A cynic might say that this best-of collection by the Dixie Chicks was thrown together so that the group (which consists of sisters Martie Maguire and Emily Robison, and lead singer Natalie Maines) would have something to sell fans during their tour with the Eagles this summer. However, the press release assures us that these songs were handpicked by the Chicks, implying that they were deeply involved with the collection.

I suppose. I get the feeling that by “handpicked,” the record label means that the ladies used their hands to text “yes” when the list of songs popped up in their email boxes from their record company reps. Despite the green packaging (liner notes and song credits only appear in PDF form as extras on the CD), Playlist (which is actually a line of “best of” collections that Sony BMG releases for veteran artists) is more or less the same as one of those cheap cassette collections you find at every truck strop across our great nation.  Still, as this is the first major collection of hits by the Dixie Chicks, it’s worth looking at.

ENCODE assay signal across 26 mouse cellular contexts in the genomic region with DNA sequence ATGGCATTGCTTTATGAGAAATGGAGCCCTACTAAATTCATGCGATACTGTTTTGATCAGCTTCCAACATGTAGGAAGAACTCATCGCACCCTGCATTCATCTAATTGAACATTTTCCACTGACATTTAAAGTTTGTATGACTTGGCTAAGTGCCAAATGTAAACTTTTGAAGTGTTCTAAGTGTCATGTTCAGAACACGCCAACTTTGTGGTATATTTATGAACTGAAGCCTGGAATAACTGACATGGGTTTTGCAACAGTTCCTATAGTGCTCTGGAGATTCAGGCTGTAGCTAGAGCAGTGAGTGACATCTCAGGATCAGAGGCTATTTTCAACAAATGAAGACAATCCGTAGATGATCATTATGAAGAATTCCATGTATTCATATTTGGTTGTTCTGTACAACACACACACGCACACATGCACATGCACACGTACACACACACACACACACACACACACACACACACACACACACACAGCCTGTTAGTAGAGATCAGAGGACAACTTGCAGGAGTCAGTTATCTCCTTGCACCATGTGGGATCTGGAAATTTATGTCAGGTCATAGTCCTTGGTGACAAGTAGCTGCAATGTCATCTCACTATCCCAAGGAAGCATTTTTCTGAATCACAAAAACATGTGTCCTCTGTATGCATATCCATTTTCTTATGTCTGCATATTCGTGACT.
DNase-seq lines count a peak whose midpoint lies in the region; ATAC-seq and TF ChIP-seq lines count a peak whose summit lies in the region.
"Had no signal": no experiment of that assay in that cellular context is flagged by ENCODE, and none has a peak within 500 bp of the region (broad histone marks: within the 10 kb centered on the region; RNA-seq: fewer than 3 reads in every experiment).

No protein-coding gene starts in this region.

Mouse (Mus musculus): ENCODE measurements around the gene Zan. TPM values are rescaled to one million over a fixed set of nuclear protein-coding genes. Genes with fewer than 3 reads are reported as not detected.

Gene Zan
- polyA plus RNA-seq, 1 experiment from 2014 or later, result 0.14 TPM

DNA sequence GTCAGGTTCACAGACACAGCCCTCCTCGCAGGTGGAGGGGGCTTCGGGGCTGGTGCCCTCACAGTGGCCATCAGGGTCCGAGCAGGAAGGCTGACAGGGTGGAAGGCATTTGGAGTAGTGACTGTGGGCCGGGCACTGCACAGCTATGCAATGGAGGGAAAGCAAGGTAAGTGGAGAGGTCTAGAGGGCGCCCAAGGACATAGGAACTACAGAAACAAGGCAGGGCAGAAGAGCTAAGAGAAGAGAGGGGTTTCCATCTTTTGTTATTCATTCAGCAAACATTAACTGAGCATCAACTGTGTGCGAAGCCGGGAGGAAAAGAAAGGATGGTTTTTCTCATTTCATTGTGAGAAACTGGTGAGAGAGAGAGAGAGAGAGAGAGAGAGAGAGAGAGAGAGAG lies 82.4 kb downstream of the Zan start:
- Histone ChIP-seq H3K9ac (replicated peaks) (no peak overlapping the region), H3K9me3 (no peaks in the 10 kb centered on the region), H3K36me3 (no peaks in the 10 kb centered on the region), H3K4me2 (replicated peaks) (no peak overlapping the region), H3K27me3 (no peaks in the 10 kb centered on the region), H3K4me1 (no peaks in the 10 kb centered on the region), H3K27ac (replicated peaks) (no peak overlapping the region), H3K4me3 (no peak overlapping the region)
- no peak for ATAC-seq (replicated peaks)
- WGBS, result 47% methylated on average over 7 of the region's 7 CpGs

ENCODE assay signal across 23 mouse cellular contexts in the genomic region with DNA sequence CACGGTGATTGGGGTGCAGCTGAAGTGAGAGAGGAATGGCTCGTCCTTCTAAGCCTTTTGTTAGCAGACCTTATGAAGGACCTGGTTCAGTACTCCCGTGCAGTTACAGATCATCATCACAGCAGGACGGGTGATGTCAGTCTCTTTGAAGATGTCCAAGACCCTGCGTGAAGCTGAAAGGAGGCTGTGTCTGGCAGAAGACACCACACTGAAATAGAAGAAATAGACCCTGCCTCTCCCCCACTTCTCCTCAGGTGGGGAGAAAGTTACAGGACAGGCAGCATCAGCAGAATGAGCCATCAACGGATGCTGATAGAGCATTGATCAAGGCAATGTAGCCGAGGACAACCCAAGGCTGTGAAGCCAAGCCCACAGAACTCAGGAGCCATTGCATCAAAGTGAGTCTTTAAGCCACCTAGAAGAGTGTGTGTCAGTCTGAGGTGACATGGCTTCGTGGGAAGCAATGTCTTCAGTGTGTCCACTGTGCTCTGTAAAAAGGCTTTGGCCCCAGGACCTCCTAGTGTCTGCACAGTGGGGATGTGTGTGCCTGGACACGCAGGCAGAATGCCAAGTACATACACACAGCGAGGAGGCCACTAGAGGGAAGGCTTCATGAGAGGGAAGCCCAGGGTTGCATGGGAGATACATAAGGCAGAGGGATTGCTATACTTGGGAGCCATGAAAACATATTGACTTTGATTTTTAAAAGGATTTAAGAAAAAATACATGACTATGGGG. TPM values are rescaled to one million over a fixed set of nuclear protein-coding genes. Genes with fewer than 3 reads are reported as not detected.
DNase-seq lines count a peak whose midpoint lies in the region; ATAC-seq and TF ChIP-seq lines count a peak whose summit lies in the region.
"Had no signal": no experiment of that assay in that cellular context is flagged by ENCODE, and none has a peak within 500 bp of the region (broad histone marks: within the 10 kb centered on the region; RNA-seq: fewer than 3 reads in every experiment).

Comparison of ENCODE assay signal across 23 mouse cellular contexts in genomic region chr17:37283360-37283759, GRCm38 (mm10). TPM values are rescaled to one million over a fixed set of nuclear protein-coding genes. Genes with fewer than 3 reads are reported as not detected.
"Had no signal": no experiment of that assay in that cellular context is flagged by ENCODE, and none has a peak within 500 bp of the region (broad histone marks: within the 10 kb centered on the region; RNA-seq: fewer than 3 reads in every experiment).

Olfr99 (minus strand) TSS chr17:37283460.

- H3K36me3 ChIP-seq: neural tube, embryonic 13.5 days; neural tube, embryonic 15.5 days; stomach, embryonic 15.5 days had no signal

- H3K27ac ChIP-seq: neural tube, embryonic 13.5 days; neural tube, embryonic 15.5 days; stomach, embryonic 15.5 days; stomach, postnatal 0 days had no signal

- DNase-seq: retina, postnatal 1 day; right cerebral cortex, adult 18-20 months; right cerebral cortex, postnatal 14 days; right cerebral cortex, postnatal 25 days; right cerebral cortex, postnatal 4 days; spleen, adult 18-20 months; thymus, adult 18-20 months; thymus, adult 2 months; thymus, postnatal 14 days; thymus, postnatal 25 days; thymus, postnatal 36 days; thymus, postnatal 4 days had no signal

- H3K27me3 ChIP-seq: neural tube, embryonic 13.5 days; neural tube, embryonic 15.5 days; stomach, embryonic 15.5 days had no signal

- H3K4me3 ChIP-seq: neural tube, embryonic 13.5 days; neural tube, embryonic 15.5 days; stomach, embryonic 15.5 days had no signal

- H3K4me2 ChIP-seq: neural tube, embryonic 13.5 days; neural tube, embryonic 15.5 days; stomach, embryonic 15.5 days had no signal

Playlist is arranged chronologically, pulling tracks from the Dixie Chicks’ four studio albums featuring Maines at the front of the band (there were two earlier incarnations of the band before her).  Two tracks from Wide Open Spaces, including the lovely “You Were Mine;” three songs from their excellent sophomore album, Fly, including  Patty Griffin’s painful “Let Him Fly;” three songs from the multi-platinum Home, including the superb, shuffling “Truth No. 2” (also penned by Griffin); and four from the 2007 Grammy-winning Album of the Year, Taking the Long Way, most notably “Not Ready to Make Nice,” their angry response to the backlash they received for comments made at the build-up of the Iraq invasion.

Each track is crisp, clean and slickly produced. Each production is so flawless, it’s difficult to distinguish which album any of these tracks come from. Whatever growth these ladies display comes through in their lyrics rather than fiery studio performances. Nonetheless, all of the songs are excellent, except maybe their rather bland cover of Fleetwood Mac’s classic “Landslide,” however, that just may be my personal preference for the sparse Buckingham/Nicks version.